Several individuals can return to their normal activities in a matter of days after a balloon sinuplasty. Some even drive home after the procedure.

You might notice some bloody discharge or drainage in the weeks following surgery. It is normal and not a sign of concern after sinus surgery. There might be some swelling, fatigue, and congestion.

After sinus surgery, all of these symptoms are normal. These symptoms should disappear within 5 to 7 days.

Your doctor will tell you to stop blowing your nose for 24 hours after a balloon sinuplasty. For the first week, you will need to avoid any strenuous activity that could elevate your heart rate. You can relieve drainage discomfort by elevating your head while you sleep.

For the first week of following the practice, you should take it easy. It is essential to be aware of your feelings and be careful.

Obey the directions of your doctor to get the best recovery. To prevent infection, you will be given an antibiotic. You must take all prescribed drugs for the duration of your prescription.

A pain relief medication may be prescribed to you, but the balloon sinuplasty is not known to cause severe pain. Before you start taking any over-the-counter pain relievers, such as aspirin or ibuprofen, consult your doctor.

You will also be given a saline solution that you can use to clean your nasal passages for up to seven days following the procedure. It will help to keep your sinuses lubricated and aid in healing.

How long does recovery take?

Maximum patients will be able to drive home within 10-15 minutes of Balloon Sinuplasty and resume their normal activities immediately.

One week after balloon dilation, 105 patients were randomly assigned to either endoscopic or balloon sinus surgery. The results showed a 70% faster recovery time and significantly improved results.

Our patients were able to take prescription pain medication for less than one day after balloon dilation. They returned to their normal activities in an average time of 1.6 days compared to 4.8 days after functional endoscopic sinus surgery.

Is Balloon Sinuplasty safe?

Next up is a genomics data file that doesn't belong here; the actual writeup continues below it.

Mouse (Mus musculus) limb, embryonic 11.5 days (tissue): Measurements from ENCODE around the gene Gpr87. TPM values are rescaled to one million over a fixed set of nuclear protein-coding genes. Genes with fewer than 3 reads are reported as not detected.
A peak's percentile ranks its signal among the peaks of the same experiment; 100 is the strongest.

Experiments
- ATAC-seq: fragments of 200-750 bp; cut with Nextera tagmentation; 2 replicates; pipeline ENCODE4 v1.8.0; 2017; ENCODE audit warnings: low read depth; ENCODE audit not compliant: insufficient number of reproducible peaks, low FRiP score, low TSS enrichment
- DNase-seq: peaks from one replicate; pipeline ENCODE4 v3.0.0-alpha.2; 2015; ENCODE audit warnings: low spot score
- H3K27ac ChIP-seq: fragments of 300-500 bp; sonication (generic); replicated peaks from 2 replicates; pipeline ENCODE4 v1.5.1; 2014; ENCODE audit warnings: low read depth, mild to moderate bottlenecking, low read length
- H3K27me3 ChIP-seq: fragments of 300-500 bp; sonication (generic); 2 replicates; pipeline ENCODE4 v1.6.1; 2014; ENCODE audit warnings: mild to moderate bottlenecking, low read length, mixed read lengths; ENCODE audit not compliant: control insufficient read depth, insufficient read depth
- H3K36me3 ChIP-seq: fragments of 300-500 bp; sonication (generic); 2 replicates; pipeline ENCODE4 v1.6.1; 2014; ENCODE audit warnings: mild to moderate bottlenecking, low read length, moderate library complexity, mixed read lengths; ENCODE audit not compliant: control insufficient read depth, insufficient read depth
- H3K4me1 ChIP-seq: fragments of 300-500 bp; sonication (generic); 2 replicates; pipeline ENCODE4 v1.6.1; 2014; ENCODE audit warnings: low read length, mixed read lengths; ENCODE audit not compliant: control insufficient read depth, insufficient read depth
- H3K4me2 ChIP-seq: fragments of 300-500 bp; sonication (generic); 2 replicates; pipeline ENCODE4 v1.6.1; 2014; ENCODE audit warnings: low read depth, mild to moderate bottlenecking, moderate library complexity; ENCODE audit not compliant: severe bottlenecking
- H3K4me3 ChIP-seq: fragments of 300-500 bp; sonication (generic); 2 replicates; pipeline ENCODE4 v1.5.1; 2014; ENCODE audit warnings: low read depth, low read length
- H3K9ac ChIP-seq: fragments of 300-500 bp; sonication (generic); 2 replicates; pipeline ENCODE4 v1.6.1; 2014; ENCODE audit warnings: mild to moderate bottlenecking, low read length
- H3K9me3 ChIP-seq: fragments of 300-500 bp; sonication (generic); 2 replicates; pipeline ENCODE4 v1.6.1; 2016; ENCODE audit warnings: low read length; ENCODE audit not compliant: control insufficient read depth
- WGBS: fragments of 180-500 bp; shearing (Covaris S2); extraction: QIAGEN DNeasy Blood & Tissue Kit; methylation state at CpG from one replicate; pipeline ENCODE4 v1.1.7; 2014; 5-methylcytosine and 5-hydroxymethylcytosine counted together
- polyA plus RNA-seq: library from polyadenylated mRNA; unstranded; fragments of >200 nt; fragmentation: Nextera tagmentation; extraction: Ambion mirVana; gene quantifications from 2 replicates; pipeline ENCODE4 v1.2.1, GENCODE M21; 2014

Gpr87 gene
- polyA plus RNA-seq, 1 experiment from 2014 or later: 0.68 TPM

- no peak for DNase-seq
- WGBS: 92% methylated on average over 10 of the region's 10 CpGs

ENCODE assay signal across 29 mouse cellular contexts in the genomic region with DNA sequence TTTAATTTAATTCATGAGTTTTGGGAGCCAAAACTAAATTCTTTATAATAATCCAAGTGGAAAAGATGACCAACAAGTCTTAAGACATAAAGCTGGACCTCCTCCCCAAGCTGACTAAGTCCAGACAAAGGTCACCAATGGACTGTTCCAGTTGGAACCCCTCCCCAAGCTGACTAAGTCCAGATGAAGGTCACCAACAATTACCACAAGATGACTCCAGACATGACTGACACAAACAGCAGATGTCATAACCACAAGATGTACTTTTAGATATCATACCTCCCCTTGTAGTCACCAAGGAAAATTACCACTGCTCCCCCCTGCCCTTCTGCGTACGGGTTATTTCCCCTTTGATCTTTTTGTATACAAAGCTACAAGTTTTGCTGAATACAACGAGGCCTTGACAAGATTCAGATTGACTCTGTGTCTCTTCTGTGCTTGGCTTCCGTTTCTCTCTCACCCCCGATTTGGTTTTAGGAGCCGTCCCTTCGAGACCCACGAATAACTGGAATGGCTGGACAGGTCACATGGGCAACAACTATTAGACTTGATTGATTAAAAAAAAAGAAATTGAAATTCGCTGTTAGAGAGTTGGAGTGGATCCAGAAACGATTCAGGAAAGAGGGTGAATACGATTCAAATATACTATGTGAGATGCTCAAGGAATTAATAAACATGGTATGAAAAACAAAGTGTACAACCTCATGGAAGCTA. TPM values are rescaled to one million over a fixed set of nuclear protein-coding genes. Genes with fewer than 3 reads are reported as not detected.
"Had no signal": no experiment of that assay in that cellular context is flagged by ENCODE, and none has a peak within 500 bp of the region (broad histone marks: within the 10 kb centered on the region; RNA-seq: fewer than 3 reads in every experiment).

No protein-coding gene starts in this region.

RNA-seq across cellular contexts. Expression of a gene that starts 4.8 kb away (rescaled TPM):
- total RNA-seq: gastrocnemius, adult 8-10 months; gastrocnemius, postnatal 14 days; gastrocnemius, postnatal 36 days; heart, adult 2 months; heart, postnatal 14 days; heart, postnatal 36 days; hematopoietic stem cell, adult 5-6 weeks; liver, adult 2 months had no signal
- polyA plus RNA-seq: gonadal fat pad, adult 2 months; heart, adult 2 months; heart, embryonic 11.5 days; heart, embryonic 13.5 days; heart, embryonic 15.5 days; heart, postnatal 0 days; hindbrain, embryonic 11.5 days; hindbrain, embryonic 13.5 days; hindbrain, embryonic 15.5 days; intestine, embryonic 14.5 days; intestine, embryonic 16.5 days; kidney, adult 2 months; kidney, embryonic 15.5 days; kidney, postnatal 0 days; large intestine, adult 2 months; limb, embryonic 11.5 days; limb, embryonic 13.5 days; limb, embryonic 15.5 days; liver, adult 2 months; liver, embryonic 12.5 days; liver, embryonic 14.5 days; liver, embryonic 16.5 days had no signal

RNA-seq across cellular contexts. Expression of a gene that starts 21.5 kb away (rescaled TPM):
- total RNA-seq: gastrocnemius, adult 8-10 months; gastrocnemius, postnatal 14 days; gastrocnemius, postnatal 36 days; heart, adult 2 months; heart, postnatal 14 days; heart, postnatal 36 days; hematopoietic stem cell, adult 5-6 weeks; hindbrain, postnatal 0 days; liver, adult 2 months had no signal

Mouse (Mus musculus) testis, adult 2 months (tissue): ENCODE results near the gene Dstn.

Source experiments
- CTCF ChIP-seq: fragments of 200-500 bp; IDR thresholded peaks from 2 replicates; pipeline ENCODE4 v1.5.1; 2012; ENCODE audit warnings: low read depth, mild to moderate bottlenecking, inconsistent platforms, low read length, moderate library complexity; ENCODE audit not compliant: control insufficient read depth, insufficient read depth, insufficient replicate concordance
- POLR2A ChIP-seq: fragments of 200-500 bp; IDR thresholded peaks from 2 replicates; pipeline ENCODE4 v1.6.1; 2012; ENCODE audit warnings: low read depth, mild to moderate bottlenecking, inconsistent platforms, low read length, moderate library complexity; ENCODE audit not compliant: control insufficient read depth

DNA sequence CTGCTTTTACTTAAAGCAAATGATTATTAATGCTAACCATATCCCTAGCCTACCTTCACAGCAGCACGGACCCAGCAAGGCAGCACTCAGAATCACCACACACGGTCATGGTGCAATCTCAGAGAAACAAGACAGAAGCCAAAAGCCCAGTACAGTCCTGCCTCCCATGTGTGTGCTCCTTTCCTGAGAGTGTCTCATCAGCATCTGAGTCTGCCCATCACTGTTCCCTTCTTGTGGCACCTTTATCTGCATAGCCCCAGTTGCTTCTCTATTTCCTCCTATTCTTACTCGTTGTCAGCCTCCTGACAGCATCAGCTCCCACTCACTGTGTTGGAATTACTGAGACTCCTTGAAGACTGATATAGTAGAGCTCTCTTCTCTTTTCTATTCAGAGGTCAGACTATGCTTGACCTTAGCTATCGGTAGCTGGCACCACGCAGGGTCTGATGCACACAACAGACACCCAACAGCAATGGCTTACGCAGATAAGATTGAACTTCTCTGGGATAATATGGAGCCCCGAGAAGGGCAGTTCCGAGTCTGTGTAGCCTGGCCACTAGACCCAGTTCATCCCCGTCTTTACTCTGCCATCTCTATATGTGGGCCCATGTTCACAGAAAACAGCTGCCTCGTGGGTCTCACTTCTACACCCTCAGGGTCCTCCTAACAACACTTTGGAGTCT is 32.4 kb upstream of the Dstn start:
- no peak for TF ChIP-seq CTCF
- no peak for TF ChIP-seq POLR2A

Since its inception in 2005, balloon sinus surgery has proven to be a significant improvement over the sinus surgeries of years past. The recovery time is significantly shorter, and there are fewer complications.

Additionally, balloon sinuplasty protects healthy tissue and mucous skin. Studies have shown that balloon sinuplasty is 94% effective in treating chronic sinusitis.

Patients report a decrease in symptoms within a week and an improvement in their quality of life. The long-term effects of the procedure were confirmed by studies 1 and 2.

Request a consultation today if you have any questions about balloon sinus surgery and how it can help your sinus problems.

What will be the duration of this?

Numerous studies have proven that balloon dilation has a long-lasting effect on patients. It is comparable to or even better than functional endoscopic surgery for sinus problems.

Side effects

Some minor side effects of balloon sinuplasty are:

  • Bleeding or bloody drainage that lasts for a few days
  • Congestion
  • Infection is usually caused by a failure to clean the sinuses properly after surgery.
  • Minor swelling of the nasal cavities, passages, and around the facial area
  • Tenderness in the forehead, cheeks, and nasal area

Sinuplasty can cause severe symptoms in rare cases. It includes damage to structures that separate the brain and the sinuses.

Sinuplasty is a rare condition that can sometimes cause problems with the nose’s sense of smell and appearance.

There is always the risk of severe adverse reactions when a person is given anesthesia.

What are the potential risks?

All forms of sinus surgery have similar risks. Balloon sinuplasty is no different. Intracranial complications are the most severe risk. These cases can occur when the connection between your nose and brain is damaged during surgery. Brain fluid could leak into your nose. It is a rare complication that is often fixed before the surgery even begins.

Your nose may change in appearance after surgery. Sometimes, the swelling persists for days, or your nose may look different after the surgery.

An infection can develop if you don’t clean the area properly. While most sinus surgery can improve your sense of smell and make it more pleasant, there are occasions when the surgery can make it worse.

There are common risks associated with any nasal office procedure. These include pain, nausea, fainting, and rapid heartbeat after local anesthesia. Sinus puncture below the lip can result in cheek or lip numbness.